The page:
That’s what this first parable makes so clear. The seed sprouts and grows completely on its own; even the Sower knows not how! No plowing, no feeding necessary. That’s the power of the seed which God plants; inside his seed is everything the plant needs to grow. We aren’t able to prepare our soil to receive the seed of God’s Word; instead, it makes us ready to receive its blessings. It enters through our ears and breaks open the dry, cracked, depleted soil of our hearts, showing us just how barren and lifeless our hearts are. But once we’ve been plowed under, then the Gospel takes root and holds us together, feeding us from its own reserves.
So even if God isn’t a careful farmer, at least he’s on the cutting edge of seed technology! The seed of his Word does everything needed for its own survival—without us doing anything at all. This is an immense comfort for us frail humans. Because the time will come when our minds falter and memories will fade, but that can’t change anything about our faith. The Word continues to work life, forgiveness, and salvation in you, even when you’re not able to remember or understand it. The roots of faith remain firmly planted in our hearts long after we’ve lost the ability to think or speak.
In our second parable, Jesus shifts gears. Now he compares the kingdom of God to a single, tiny mustard seed. And this mustard seed takes root in the earth, and despite its smallness, it grows and becomes larger than all the garden plants. But to the average eye, the mustard plant is pretty plain and unimpressive. It’s nothing like the lofty cedars that Ezekiel praises in his prophecy. Compared to the cedars, the mustard bush is pretty short and scrubby. It might be the biggest of the garden plants, but there’s no way you can cut it down and get any usable lumber from it. It’s good for nothing but a bird house! Why would God compare his kingdom to something as mediocre as the mustard plant?
This is where we see the connection to the first parable. Tying these two stories together is the tension between what is seen and what is hidden in the kingdom of God. In the first parable we saw what appeared to be a careless and lazy farmer who ended up with a plentiful harvest by sheer luck. But what was literally hidden in the ground was the power of the seed to produce its fruit entirely on its own.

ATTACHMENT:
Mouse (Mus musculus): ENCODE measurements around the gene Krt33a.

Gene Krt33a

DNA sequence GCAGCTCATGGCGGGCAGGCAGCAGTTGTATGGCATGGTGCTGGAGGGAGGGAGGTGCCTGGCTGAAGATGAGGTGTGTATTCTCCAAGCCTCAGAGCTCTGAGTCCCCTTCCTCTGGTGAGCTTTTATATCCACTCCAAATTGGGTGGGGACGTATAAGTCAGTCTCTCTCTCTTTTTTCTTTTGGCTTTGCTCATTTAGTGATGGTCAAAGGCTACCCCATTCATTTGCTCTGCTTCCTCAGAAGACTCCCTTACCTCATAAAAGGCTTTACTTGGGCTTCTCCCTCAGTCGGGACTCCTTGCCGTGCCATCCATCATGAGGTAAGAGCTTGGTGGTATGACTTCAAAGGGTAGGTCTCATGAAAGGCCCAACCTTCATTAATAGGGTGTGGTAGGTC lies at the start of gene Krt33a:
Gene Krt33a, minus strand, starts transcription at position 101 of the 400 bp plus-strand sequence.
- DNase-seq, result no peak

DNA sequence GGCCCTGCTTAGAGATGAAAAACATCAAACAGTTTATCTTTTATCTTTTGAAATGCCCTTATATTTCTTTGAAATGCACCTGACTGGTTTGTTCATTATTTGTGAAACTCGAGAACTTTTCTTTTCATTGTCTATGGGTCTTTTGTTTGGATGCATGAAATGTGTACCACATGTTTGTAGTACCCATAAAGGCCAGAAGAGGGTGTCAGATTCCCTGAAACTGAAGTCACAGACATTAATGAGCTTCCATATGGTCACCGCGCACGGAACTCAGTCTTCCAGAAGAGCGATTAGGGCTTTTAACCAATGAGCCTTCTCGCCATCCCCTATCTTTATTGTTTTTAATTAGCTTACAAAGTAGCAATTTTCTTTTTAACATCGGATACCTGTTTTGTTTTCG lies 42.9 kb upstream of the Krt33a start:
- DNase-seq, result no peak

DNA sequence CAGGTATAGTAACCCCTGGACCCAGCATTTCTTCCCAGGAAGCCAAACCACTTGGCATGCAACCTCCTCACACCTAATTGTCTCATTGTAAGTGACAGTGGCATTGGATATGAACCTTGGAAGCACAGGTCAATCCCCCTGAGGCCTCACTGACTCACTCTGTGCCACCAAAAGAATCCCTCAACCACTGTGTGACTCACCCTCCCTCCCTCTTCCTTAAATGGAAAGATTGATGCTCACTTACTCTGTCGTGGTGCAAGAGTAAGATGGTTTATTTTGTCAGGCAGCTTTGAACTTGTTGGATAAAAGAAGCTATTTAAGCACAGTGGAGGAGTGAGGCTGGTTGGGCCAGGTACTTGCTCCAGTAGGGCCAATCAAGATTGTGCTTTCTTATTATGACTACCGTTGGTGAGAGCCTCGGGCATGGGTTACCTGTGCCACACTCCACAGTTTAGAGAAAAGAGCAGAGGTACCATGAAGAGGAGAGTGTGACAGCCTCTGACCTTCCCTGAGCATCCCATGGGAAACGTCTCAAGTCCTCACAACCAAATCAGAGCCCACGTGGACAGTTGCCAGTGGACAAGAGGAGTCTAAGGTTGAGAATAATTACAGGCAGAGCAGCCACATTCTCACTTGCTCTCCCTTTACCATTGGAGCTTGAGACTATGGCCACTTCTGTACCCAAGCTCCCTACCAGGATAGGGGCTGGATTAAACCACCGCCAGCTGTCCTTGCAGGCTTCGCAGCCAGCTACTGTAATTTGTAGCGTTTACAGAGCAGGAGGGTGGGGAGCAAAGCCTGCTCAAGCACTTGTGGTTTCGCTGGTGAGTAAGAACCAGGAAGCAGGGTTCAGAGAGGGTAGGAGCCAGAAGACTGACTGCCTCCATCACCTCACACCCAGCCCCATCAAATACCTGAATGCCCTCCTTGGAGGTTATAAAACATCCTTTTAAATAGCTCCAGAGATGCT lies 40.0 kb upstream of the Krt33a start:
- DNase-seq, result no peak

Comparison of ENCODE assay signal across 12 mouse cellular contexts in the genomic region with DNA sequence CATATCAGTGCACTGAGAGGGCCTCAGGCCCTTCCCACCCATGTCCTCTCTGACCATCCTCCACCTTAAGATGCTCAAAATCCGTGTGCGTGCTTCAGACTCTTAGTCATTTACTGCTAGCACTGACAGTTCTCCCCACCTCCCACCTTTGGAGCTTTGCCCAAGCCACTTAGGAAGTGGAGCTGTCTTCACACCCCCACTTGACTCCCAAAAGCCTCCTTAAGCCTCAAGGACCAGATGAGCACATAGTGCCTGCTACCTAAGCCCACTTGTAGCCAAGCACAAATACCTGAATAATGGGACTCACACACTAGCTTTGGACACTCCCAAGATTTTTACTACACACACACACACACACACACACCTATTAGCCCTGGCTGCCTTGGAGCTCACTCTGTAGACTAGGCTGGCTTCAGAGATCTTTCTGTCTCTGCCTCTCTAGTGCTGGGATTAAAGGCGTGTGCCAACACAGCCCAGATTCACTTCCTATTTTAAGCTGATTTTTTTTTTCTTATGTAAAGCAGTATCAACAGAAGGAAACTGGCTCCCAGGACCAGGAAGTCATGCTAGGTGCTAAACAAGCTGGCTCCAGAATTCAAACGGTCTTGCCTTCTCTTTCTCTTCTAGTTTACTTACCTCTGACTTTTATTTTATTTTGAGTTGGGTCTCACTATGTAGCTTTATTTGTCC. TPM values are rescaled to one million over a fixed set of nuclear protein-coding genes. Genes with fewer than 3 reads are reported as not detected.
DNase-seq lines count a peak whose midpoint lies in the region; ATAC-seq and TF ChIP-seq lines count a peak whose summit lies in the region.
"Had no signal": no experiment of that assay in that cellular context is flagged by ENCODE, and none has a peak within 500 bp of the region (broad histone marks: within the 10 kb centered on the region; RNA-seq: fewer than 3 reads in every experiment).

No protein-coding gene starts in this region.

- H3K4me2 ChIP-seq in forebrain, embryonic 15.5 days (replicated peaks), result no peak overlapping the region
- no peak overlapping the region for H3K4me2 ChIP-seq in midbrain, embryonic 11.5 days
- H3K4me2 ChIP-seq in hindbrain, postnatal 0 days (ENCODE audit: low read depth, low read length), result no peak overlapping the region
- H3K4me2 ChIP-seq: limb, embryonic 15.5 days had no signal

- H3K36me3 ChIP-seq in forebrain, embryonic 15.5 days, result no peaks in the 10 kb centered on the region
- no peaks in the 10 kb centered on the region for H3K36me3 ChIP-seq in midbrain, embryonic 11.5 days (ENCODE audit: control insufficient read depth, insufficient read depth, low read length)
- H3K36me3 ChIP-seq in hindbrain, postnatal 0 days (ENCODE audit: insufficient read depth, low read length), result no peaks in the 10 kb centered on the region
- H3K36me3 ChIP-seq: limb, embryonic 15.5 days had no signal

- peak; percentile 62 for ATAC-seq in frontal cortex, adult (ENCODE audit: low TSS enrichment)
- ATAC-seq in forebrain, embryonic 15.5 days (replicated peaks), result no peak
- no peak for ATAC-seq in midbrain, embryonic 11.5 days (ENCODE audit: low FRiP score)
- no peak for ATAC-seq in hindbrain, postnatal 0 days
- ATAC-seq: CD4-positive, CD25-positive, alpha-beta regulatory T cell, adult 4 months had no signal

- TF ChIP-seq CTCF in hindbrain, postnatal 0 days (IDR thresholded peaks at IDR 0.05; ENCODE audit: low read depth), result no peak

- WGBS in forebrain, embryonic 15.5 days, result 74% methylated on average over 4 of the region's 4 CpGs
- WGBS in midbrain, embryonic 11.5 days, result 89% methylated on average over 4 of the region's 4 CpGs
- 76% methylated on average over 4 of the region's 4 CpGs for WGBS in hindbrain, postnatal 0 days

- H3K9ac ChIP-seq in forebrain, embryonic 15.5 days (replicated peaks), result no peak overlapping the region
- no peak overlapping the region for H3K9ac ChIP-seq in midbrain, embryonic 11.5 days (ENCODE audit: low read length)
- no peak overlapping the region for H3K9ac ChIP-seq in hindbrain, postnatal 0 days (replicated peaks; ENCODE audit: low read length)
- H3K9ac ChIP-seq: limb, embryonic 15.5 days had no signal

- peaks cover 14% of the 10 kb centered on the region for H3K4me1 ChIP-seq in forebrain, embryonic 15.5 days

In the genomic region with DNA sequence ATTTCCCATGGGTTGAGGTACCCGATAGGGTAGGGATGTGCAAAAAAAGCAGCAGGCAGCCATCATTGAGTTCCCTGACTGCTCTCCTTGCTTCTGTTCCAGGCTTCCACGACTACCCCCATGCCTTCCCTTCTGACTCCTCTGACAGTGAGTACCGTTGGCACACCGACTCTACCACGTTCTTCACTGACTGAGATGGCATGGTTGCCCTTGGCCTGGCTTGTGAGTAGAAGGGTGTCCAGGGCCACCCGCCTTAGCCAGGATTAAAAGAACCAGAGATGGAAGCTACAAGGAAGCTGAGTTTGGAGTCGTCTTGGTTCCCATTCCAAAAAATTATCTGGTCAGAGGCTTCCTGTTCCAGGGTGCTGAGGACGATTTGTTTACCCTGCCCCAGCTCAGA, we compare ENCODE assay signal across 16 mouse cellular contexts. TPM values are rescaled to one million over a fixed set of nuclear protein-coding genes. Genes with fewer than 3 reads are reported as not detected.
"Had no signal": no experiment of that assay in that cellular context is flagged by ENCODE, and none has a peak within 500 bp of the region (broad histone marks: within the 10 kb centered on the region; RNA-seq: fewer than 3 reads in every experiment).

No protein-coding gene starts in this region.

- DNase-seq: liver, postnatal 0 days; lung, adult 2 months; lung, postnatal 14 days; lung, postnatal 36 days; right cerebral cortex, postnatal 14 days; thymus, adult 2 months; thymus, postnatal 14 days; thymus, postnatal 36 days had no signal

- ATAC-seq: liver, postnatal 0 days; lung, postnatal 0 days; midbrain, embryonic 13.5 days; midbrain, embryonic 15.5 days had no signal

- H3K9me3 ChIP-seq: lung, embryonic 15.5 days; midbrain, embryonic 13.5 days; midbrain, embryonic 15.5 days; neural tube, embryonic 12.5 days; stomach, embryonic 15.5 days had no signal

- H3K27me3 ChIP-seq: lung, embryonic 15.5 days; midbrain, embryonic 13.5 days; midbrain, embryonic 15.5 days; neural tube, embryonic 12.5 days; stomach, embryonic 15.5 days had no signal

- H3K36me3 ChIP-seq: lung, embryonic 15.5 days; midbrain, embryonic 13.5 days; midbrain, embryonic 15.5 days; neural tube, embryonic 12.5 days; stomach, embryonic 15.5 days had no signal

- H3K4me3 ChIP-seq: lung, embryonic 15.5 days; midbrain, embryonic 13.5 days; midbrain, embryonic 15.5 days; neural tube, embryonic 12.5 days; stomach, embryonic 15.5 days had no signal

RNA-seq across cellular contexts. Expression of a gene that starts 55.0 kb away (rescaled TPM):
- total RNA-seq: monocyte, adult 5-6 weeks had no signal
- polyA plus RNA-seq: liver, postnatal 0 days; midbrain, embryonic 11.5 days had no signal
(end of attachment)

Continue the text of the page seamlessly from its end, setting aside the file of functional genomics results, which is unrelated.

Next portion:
In the second parable, a similar thing happens. What we see is a tiny seed growing into a scruffy, useless garden shrub. But what is hidden is the birds, safely nesting in its shade. And that’s you. Birds, dwelling securely in the branches of God’s kingdom. It’s here that he gives your tired wings rest. Here he protects you from the snare of the fowler. Here in this unassuming shrub, he feeds you with the birdseed of his Word and the fruits of his cross. By the way, did you know that the berries of the mustard plant were once used to heal snakebites?
Which turns our gaze back to that first Garden, where we find this seen and unseen tension playing out as well. We see that we’re nothing but a bunch of dirt, formed by the very hands of God who has breathed new life into us and planted his word in his hearts. But the Good Gardener’s careful work was corrupted; we were tempted by the serpent, and with our first parents we fell into sin. The naked eye sees a God that simply abandons his creation, but hidden with Eve is a promise—the promise of a Seed—a Son—who would crush the serpents head and heal all those suffering from his poisonous bite.
But for reasons we can’t explain, in many hearts the story of Christ’s redemption doesn’t take root. They gaze on the cross, and they see weakness and failure. But hidden in the cross we see the kingdom of God. We see a seed falling into the earth and dying, so that it can bear much fruit. It’s a fruit many aren’t interested in; some might even say it’s for the birds. But that’s exactly what we birds want to hear.
In the holy name of Jesus. Amen.